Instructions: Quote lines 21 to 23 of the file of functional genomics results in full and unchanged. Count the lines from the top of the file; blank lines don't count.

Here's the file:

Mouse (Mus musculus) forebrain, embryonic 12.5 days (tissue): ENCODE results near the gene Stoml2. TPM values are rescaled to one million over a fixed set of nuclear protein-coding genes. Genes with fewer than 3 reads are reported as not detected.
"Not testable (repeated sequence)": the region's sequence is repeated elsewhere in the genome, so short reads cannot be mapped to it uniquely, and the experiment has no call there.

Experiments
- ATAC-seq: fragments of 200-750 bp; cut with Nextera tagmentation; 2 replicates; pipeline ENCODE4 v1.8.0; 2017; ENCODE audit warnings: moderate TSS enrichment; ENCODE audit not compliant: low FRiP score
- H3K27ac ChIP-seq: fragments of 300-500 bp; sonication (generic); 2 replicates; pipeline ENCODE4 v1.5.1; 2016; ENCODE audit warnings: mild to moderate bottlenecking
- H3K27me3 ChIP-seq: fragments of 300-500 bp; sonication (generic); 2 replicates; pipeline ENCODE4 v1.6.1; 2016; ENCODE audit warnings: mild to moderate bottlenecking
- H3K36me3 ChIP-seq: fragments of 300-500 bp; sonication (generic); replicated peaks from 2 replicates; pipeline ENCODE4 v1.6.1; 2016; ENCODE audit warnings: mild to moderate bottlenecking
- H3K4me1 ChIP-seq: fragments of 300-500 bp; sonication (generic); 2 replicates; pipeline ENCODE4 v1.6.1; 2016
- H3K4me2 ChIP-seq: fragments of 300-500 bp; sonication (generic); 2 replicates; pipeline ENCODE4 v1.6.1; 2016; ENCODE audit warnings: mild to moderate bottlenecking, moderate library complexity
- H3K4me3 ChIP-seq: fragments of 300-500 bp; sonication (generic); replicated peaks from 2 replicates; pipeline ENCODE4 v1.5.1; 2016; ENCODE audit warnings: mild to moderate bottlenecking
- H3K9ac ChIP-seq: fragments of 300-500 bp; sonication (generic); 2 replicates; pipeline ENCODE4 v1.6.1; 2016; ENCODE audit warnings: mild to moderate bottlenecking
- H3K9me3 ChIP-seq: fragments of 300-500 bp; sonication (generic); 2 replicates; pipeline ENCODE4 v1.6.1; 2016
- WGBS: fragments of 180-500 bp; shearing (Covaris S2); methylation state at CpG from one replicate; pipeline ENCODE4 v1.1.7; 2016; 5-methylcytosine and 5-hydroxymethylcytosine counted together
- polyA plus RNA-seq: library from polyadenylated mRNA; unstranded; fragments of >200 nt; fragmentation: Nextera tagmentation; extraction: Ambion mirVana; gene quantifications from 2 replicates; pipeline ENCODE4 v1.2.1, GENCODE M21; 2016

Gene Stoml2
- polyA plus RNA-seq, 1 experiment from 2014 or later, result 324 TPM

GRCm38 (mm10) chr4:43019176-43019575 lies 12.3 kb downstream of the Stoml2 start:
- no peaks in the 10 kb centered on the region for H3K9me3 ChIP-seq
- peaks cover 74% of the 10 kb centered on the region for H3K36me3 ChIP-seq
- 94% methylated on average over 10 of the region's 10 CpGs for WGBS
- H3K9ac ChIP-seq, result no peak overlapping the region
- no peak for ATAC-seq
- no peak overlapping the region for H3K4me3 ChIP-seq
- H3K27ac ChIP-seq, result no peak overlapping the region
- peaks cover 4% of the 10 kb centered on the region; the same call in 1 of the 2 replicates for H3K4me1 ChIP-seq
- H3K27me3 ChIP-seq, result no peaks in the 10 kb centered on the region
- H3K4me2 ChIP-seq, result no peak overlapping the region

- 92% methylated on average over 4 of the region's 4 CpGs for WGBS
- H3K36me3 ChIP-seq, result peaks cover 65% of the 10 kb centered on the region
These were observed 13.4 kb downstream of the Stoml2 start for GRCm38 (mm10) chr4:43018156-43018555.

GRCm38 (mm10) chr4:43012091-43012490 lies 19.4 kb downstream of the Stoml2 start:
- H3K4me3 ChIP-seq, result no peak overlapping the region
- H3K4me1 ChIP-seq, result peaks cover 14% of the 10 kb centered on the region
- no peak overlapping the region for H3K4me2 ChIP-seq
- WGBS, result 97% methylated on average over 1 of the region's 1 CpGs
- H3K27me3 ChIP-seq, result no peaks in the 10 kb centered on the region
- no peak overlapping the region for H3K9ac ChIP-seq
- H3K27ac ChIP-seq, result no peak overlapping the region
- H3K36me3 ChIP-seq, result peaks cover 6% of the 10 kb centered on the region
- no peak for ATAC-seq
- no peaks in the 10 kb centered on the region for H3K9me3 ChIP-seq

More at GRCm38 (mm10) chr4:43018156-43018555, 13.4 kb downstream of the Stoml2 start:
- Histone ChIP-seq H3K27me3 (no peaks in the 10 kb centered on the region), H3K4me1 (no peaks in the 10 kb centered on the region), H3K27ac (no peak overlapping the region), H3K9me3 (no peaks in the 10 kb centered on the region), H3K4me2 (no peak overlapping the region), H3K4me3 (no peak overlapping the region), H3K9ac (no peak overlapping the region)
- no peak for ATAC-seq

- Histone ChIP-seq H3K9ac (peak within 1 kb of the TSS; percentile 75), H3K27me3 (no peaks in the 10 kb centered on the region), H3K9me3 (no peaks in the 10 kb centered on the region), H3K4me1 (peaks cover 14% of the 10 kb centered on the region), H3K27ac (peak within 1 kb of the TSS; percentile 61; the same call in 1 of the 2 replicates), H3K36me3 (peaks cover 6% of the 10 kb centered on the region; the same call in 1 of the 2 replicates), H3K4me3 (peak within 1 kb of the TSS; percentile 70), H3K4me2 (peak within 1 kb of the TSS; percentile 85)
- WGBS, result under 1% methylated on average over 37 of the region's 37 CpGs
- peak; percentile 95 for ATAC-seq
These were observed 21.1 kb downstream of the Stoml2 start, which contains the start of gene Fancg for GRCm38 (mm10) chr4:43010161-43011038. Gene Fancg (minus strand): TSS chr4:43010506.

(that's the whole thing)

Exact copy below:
- H3K9ac ChIP-seq, result no peak overlapping the region
- no peak for ATAC-seq
- no peak overlapping the region for H3K4me3 ChIP-seq